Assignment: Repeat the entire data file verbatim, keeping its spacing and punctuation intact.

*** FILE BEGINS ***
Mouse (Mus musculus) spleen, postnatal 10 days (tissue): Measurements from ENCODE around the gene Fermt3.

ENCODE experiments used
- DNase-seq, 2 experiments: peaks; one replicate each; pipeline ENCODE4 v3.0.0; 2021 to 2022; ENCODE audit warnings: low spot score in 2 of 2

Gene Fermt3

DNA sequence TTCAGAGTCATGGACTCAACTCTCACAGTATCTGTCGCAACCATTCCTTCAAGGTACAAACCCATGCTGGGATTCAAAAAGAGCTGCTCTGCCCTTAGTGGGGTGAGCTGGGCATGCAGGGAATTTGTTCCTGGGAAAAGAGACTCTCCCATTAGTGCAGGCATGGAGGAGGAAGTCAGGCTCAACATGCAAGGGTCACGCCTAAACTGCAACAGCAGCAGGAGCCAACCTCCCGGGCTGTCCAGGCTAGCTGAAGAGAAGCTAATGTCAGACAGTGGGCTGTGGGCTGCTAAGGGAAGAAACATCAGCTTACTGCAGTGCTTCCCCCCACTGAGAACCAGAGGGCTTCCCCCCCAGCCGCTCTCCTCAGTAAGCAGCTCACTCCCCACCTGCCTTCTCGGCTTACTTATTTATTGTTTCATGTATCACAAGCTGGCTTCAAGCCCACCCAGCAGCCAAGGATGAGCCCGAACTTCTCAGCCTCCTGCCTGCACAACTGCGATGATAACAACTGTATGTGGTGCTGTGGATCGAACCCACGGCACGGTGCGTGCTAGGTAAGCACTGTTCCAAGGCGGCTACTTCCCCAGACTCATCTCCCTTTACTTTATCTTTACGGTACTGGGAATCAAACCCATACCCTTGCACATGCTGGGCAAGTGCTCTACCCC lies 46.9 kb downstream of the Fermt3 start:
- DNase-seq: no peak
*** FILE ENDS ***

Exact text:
Mouse (Mus musculus) spleen, postnatal 10 days (tissue): Measurements from ENCODE around the gene Fermt3.

ENCODE experiments used
- DNase-seq, 2 experiments: peaks; one replicate each; pipeline ENCODE4 v3.0.0; 2021 to 2022; ENCODE audit warnings: low spot score in 2 of 2

Gene Fermt3

DNA sequence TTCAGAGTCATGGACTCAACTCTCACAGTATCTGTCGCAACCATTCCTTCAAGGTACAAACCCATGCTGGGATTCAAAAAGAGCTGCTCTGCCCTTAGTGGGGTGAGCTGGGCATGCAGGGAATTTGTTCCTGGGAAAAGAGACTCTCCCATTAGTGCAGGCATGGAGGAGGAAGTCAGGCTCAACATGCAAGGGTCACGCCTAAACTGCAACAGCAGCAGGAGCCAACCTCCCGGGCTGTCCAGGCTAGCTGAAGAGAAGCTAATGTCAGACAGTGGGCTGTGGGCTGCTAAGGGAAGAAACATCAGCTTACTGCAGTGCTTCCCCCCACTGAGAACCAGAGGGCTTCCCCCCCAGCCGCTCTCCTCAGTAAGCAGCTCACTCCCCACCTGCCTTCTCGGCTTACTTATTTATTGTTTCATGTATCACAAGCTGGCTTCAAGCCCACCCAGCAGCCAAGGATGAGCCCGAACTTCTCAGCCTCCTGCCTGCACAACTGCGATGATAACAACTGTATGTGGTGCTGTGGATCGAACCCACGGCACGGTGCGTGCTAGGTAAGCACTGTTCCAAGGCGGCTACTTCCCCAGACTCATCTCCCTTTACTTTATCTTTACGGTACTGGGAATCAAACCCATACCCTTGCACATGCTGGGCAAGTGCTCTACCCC lies 46.9 kb downstream of the Fermt3 start:
- DNase-seq: no peak